Last week, we explored how the transportation/utility corridors (TUCs) in Calgary and Edmonton are providing a safe, restricted development area for pipelines and utility rights of way.
This week we’re taking a closer look at Calgary’s TUC, the area where ATCO Pipelines is currently relocating and replacing some of its vintage high-pressure natural gas pipelines as part of their Urban Pipeline Replacement (UPR) Program.
Specifically, we’ll be focussing on the Northeast Calgary Connector (NECC) project, one of several UPR projects that will improve public safety, modernize the natural gas network and add capacity for the increasing energy demand of a growing city.
There are many safety and environmental considerations for a project like this, which is why ATCO Pipelines thoroughly assessed the environmental factors before construction began.
Curtis Clark, group leader of environment with ATCO Pipelines, explained:
During the planning stage, as with all of our projects, we had environmental experts complete desktop and field assessments for the selected [pipeline] route. The experts analyzed numerous environmental features, including soils, vegetation, wildlife, aquatic areas and historical resources.
ATCO Pipelines used this assessment to develop an environmental protection plan outlining the processes and measures that will limit the impact of construction. An inspection team, including environmental experts, is on-site during construction to ensure those recommendations are followed.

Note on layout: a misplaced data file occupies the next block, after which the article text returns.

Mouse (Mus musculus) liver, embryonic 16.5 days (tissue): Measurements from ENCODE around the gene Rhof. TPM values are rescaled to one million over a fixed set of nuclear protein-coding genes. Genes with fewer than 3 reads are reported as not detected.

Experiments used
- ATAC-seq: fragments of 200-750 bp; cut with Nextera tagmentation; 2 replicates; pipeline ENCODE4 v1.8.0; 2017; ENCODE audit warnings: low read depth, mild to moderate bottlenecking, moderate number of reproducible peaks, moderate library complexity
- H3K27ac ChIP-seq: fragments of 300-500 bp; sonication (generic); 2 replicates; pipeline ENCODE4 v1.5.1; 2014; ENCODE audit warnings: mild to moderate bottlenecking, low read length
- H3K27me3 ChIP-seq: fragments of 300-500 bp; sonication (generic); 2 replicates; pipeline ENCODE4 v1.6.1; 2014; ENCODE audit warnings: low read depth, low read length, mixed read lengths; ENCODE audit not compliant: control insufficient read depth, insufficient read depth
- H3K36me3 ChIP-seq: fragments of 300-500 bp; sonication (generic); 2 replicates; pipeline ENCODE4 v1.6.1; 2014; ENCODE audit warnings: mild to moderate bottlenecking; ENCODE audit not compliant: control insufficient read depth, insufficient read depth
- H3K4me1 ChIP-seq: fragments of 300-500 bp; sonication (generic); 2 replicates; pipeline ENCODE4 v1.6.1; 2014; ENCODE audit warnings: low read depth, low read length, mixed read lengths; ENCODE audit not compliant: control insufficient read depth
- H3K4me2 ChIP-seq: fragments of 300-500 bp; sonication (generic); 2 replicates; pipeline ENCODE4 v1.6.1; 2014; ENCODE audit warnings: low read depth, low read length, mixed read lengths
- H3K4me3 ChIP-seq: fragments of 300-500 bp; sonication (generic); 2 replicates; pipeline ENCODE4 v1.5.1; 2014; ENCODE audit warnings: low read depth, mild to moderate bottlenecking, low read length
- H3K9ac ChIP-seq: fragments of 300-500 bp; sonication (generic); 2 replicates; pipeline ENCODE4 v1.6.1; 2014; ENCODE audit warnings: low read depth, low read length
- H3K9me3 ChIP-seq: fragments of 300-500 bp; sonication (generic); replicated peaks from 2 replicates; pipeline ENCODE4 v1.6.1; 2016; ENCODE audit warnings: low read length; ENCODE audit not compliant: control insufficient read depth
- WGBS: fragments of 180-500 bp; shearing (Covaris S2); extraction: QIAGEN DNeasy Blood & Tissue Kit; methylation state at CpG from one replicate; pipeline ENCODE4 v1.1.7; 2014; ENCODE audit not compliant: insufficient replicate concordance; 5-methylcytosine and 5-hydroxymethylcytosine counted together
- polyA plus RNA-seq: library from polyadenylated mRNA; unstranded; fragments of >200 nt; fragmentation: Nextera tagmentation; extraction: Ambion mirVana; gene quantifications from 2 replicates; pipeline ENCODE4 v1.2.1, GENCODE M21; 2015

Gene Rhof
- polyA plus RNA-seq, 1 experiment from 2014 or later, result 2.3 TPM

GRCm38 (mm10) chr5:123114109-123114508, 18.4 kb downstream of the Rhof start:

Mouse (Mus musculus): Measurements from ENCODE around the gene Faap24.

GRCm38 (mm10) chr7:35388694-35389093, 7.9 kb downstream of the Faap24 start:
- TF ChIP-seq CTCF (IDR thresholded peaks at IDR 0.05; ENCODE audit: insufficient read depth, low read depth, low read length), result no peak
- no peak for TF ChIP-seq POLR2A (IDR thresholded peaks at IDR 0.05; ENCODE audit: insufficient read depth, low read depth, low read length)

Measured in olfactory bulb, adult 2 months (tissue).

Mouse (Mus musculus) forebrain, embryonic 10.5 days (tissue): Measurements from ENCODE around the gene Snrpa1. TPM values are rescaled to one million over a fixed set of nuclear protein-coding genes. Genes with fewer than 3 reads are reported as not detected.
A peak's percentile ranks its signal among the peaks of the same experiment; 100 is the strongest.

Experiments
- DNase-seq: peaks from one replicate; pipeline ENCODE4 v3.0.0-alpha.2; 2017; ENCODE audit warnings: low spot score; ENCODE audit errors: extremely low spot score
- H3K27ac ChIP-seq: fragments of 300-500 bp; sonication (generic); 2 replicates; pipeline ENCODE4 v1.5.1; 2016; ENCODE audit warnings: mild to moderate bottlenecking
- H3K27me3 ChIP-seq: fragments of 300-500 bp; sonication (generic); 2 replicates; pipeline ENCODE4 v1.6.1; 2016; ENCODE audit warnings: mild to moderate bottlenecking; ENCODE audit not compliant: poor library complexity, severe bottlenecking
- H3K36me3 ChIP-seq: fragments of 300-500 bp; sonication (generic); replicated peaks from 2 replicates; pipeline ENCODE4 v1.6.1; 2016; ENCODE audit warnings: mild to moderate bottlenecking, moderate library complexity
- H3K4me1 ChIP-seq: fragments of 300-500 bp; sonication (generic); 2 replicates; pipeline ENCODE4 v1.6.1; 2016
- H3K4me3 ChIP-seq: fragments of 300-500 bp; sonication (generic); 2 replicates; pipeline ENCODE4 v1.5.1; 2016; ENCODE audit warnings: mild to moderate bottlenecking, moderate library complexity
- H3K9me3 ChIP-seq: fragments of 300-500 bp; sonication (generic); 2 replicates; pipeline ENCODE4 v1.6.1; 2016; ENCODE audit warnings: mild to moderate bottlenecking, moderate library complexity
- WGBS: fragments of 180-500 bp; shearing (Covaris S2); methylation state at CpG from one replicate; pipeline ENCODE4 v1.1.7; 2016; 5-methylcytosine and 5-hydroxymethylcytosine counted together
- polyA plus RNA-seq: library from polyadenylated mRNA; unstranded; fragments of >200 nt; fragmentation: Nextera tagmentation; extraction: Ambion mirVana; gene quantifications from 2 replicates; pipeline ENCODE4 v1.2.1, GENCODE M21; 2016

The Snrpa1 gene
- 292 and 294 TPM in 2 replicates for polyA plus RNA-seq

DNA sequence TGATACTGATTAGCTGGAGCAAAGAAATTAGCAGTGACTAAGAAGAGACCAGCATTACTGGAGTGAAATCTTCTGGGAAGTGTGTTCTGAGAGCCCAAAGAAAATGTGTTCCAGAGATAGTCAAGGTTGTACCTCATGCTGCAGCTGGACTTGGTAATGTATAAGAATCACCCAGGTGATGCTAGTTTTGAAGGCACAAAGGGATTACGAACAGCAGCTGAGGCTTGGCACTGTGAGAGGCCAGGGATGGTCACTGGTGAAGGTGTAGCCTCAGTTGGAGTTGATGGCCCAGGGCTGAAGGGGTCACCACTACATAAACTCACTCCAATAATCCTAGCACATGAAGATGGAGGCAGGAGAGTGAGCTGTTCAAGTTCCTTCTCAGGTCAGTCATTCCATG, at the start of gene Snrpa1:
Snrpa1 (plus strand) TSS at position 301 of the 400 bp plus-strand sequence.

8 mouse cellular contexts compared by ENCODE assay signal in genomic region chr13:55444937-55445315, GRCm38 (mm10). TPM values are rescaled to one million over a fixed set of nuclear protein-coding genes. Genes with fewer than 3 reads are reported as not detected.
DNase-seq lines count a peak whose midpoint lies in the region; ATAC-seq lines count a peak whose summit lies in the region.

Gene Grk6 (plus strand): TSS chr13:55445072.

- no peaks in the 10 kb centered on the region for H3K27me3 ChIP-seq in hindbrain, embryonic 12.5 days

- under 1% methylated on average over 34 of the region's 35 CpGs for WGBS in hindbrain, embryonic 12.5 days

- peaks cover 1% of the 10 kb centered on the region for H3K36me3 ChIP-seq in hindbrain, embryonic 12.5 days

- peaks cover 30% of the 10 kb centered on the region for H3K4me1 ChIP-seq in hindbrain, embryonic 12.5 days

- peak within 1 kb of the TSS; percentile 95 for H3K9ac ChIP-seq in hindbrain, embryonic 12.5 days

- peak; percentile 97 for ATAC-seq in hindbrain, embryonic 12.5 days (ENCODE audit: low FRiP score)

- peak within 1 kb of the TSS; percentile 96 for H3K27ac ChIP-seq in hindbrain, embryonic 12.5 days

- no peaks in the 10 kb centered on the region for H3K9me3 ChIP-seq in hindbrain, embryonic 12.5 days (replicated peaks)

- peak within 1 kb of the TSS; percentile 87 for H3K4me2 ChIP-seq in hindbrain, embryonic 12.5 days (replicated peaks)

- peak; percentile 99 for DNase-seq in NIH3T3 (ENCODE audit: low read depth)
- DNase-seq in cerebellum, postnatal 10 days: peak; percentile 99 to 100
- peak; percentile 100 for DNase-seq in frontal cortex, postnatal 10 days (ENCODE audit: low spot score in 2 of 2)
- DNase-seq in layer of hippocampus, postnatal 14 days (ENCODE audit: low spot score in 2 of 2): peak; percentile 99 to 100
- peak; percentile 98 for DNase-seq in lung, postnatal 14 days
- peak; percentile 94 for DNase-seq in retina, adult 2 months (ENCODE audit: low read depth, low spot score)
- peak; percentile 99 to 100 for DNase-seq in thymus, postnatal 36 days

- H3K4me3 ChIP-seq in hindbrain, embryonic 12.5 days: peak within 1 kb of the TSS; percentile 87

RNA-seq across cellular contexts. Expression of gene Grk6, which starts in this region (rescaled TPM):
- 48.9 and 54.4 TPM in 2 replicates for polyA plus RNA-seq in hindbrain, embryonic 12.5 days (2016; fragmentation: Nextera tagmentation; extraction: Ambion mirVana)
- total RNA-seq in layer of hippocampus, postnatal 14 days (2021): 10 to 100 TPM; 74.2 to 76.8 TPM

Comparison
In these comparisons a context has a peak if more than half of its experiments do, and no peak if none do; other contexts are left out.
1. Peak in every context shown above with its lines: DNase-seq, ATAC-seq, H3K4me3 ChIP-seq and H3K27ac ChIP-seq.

During the early stages of the NECC project, construction activities were limited because of nesting birds in the area. ATCO Pipelines had biologists assess the nests and confirm when the young birds were able to fly. Only then did work begin.
Calgary’s a busy city, which added challenges to this project because of the number of roads and infrastructure in the area. In addition, the new pipeline had to cross several wetlands where waterfowl and migratory birds gather.
That’s why ATCO Pipelines used horizontal directional drilling (HDD) to drill tunnels under the road/wetlands and thread the pipeline through to avoid disturbing the surface area. This method was used at 12 different locations throughout the project, with the longest drill being over 1,000 meters long! The company is also working with the Alberta Energy Regulator and the landowners to provide information about construction and address questions and concerns.
Scott Salmon, project manager with ATCO Pipelines, said:
Public safety on roads, and minimizing delays to the public during construction activities is crucial. In some instances where drilling is taking place 24 hours a day, seven days a week, it has also been necessary to implement sound and light mitigating measures at certain locations in closer proximity to residents.
Like all CEPA members, ATCO Pipelines has made safety and environmental protection top priorities in the Northeast Calgary Connector project, using innovative methods and following industry best practices to limit their impact on the area.
Next week, in the final post of this series, you’ll see the project in action and learn about the measures that are taken to ensure employee and public safety and the ongoing integrity of the pipeline.
Check out part one in this series, as well as this earlier blog post which explains ATCO Pipelines’ Urban Pipeline Replacement Project.
The Canadian Energy Pipeline Association represents Canada’s transmission pipeline companies who operate approximately 117,000 kilometres of pipelines in Canada. In 2014, these energy highways moved approximately 1.2 billion barrels of liquid petroleum products and 5.4 trillion cubic feet of natural gas. Our members transport 97 per cent of Canada’s daily natural gas and onshore crude oil from producing regions to markets throughout North America.